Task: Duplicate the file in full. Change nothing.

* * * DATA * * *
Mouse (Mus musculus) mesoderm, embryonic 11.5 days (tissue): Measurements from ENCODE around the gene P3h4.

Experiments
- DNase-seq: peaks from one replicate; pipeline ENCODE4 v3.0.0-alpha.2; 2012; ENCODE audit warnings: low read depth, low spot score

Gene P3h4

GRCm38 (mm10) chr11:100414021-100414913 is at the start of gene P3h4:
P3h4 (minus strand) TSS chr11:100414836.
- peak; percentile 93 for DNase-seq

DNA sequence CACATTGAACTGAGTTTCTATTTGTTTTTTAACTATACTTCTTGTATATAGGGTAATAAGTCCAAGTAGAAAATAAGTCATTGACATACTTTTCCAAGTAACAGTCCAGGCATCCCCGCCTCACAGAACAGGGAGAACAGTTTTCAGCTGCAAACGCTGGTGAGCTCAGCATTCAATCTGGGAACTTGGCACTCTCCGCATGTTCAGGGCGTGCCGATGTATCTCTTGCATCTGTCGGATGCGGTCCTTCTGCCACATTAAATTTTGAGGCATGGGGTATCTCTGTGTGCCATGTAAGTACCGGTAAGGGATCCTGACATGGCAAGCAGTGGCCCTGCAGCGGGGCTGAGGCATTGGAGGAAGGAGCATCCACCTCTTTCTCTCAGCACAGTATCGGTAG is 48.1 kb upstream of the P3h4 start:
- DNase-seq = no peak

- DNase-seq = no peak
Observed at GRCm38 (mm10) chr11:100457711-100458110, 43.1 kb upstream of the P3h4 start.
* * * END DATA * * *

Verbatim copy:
Mouse (Mus musculus) mesoderm, embryonic 11.5 days (tissue): Measurements from ENCODE around the gene P3h4.

Experiments
- DNase-seq: peaks from one replicate; pipeline ENCODE4 v3.0.0-alpha.2; 2012; ENCODE audit warnings: low read depth, low spot score

Gene P3h4

GRCm38 (mm10) chr11:100414021-100414913 is at the start of gene P3h4:
P3h4 (minus strand) TSS chr11:100414836.
- peak; percentile 93 for DNase-seq

DNA sequence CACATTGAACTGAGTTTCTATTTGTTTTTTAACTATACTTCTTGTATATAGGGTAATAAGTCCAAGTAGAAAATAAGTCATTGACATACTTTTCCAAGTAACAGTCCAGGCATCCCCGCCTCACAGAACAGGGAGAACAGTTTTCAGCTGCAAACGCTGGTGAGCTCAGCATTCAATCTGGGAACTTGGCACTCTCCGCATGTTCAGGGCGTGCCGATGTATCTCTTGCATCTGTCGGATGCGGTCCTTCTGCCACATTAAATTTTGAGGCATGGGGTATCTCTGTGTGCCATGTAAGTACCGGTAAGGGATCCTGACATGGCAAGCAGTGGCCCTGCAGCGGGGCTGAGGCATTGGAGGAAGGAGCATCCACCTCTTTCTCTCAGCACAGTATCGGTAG is 48.1 kb upstream of the P3h4 start:
- DNase-seq = no peak

- DNase-seq = no peak
Observed at GRCm38 (mm10) chr11:100457711-100458110, 43.1 kb upstream of the P3h4 start.